Working as a product manager in a bike company, product testing was definitely one of the most fun parts of the job. Taking an extended afternoon ride to log some miles on a new bike frame, saddle, wheels, tires, etc was a great perk, unless it was winter in Connecticut and it's raining and 35 degrees F which was typically the time when new products were developed! Weather aside, I came to love the process of developing and testing a new product and found that it is extremely exciting and rewarding.
Being a good product tester takes a lot of attention to detail as you can imagine but also a lot of compassion and understanding of who the end user is. After every bit of information or detail that you notice, you have to put it in perspective of the user - would they notice this? Is it important to them? Would they think this was a good thing or bad thing? How would it make them feel? You can't assume that you are the ideal user and that everyone will think and feel exactly the way you do - so not having an inflated ego is a good quality to have as a product tester!!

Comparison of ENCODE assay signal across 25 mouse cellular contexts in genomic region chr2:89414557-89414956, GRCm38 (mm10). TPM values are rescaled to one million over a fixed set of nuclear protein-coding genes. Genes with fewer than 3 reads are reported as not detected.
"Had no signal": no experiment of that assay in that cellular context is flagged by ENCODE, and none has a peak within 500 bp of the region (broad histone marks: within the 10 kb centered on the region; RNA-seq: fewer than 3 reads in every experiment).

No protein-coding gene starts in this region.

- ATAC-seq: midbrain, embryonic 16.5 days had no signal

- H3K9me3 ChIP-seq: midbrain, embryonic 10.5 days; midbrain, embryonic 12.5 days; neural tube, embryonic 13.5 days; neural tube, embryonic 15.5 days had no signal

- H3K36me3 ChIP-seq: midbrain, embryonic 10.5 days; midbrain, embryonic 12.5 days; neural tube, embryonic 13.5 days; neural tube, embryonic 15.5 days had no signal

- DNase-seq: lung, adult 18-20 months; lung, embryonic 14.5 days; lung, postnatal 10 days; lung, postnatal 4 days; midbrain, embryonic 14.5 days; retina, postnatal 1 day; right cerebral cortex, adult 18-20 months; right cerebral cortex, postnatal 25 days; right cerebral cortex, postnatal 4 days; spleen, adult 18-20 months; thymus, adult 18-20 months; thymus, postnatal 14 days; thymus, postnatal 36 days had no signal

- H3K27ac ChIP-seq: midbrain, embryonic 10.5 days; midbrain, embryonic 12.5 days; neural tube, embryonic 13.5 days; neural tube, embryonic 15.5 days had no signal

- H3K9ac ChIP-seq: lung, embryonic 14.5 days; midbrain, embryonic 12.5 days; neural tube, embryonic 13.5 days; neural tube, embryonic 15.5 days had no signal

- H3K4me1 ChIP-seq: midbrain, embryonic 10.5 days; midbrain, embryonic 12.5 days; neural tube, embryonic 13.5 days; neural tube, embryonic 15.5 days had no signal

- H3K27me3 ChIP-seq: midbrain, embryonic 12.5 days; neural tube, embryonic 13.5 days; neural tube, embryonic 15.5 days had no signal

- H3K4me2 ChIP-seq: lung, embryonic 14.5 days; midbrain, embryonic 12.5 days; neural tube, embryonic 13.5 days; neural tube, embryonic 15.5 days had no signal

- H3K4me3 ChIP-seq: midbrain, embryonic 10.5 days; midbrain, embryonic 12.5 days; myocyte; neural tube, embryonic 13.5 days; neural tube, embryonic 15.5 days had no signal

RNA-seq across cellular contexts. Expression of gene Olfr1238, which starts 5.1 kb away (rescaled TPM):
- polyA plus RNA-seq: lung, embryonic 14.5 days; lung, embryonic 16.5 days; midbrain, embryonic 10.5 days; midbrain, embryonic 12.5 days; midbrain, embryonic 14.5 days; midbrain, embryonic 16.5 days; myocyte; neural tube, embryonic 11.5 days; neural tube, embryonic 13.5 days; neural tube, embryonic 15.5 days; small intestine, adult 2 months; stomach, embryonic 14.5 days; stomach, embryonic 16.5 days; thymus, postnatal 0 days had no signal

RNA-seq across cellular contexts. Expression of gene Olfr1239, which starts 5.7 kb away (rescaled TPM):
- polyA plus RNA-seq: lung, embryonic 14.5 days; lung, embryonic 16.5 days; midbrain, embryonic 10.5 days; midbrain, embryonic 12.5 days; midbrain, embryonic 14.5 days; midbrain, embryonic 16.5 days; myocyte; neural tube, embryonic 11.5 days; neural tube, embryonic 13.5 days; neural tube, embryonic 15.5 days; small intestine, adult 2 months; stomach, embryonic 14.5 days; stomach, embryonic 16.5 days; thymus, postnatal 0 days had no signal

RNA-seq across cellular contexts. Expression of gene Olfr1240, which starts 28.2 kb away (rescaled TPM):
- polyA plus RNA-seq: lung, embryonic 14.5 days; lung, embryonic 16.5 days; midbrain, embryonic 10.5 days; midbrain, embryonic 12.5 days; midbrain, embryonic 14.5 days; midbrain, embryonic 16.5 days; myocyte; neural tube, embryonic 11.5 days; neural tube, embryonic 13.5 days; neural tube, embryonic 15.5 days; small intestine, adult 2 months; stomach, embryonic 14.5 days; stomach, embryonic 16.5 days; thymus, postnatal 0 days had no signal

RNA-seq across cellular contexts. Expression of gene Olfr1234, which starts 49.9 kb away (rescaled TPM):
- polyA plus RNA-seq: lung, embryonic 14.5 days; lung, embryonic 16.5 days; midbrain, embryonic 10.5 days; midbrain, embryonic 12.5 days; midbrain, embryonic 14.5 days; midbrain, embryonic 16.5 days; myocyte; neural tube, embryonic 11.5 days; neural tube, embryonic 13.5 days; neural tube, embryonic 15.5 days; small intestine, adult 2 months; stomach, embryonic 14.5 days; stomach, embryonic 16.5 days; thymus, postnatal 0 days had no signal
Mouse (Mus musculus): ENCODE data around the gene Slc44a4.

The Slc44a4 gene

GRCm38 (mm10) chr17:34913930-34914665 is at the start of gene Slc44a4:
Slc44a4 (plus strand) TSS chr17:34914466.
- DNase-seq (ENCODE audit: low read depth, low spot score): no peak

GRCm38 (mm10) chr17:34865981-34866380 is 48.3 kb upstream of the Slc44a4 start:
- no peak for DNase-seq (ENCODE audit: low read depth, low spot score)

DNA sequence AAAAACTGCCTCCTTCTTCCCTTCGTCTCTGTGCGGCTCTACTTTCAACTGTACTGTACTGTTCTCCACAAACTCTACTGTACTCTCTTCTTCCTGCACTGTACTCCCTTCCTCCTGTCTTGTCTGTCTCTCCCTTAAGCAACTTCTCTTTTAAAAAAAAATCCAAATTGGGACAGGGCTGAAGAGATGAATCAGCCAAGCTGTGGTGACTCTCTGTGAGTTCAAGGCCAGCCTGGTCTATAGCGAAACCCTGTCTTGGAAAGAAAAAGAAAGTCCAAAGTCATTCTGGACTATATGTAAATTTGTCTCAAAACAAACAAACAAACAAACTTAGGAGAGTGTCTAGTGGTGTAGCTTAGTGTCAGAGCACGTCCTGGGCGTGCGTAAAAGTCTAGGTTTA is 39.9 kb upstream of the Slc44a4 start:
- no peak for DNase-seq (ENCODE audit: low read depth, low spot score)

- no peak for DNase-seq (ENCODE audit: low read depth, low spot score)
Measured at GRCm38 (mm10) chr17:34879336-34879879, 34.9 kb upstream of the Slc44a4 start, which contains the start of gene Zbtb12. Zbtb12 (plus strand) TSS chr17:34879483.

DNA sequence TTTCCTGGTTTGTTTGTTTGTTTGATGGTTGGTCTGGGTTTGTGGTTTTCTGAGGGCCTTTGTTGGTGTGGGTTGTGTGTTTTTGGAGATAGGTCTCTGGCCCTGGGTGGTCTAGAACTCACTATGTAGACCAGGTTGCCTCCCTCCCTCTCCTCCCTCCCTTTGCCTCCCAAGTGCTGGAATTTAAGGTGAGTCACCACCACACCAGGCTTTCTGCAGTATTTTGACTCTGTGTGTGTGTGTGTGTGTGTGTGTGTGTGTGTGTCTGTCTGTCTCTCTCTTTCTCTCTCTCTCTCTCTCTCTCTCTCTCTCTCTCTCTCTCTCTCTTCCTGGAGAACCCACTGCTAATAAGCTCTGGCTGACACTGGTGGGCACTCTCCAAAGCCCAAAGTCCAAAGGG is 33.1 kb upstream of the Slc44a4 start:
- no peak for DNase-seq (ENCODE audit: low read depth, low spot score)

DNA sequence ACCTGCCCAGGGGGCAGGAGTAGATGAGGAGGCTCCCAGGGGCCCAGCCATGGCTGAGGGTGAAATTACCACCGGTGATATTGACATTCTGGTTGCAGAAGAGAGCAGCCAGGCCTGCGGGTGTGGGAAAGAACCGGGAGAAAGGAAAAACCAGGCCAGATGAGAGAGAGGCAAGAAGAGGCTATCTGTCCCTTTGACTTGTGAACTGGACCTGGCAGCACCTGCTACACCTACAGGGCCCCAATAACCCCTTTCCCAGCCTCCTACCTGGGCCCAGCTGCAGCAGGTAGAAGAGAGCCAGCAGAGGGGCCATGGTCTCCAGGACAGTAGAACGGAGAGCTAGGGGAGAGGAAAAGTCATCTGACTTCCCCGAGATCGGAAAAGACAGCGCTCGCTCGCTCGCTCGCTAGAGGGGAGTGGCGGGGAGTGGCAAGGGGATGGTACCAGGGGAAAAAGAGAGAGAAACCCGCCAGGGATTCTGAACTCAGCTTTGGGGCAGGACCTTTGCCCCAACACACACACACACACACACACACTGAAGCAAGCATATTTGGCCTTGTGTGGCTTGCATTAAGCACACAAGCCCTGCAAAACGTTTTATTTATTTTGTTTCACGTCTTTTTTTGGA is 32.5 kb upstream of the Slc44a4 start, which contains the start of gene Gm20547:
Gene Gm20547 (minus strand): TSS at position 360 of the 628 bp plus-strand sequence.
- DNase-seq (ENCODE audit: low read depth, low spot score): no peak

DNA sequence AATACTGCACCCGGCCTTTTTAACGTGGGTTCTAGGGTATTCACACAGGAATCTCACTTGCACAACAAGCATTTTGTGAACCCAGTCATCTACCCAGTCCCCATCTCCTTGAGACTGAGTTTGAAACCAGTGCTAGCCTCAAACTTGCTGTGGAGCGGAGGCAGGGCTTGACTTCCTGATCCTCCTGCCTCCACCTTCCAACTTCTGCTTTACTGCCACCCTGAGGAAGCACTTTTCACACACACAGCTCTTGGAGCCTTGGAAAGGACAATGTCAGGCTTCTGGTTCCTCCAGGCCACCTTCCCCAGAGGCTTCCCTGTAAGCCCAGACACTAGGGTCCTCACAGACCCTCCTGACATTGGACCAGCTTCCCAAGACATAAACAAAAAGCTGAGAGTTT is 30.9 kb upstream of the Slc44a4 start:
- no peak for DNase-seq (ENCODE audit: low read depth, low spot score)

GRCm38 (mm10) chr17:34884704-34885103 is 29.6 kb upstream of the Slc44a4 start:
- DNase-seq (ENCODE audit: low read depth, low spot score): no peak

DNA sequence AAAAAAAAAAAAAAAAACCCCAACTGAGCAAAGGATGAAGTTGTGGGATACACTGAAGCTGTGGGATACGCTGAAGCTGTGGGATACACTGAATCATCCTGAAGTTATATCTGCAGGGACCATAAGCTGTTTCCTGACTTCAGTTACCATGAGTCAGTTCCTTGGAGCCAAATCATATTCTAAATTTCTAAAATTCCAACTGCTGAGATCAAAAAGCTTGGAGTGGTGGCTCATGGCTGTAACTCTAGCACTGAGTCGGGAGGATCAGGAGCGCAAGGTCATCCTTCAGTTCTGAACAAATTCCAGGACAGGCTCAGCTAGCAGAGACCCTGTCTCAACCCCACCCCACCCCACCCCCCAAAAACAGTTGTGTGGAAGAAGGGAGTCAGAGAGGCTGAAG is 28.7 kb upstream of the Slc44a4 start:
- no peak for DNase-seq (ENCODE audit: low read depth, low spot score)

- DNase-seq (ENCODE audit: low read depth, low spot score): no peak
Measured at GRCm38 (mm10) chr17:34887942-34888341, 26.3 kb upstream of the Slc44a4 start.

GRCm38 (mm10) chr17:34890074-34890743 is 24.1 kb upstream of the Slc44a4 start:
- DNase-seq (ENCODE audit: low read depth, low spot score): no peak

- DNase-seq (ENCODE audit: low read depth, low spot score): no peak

After I received my first 3D printed samples of the Living Coaster, I spent a lot of time and care in testing. For weeks I didn't plant anything in the plant pots and simply used it like a regular coaster. I did this so I could see exactly how much water would pool in the plant pot. Using different glasses, mugs, cans, I could compare how much condensation would form and make its way into the pot. Watching to see where water would get stuck and how well it would transfer from the glass to the coaster. After throughly exploring the water side, I added a small variety of plants to the coasters.
The plants were planted on Nov. 26, 2016 and six months later, they are doing well and are starting to outgrow their pots! I even had a few blooms along the way! I've been leaving them out on my window sill for days at a time and the 3D print material isn't holding up so well. The real version will have a UV protectant mixed in with the plastic.
I would say that most of the time these plants were watered as intended - using them like a coaster with a cold drink. But other times, I was either too busy to make a cold drink or I would forget to use them and would water them once a week with about a tablespoon of water from my water bottle. So this is good news if you're not a fan of ice-cold drinks or live in a cold dry place, you can simply water them like a house plant and enjoy the cute aesthetic of a tiny plant in your coaster.
Next time: finding an engineer and taking this to the next level...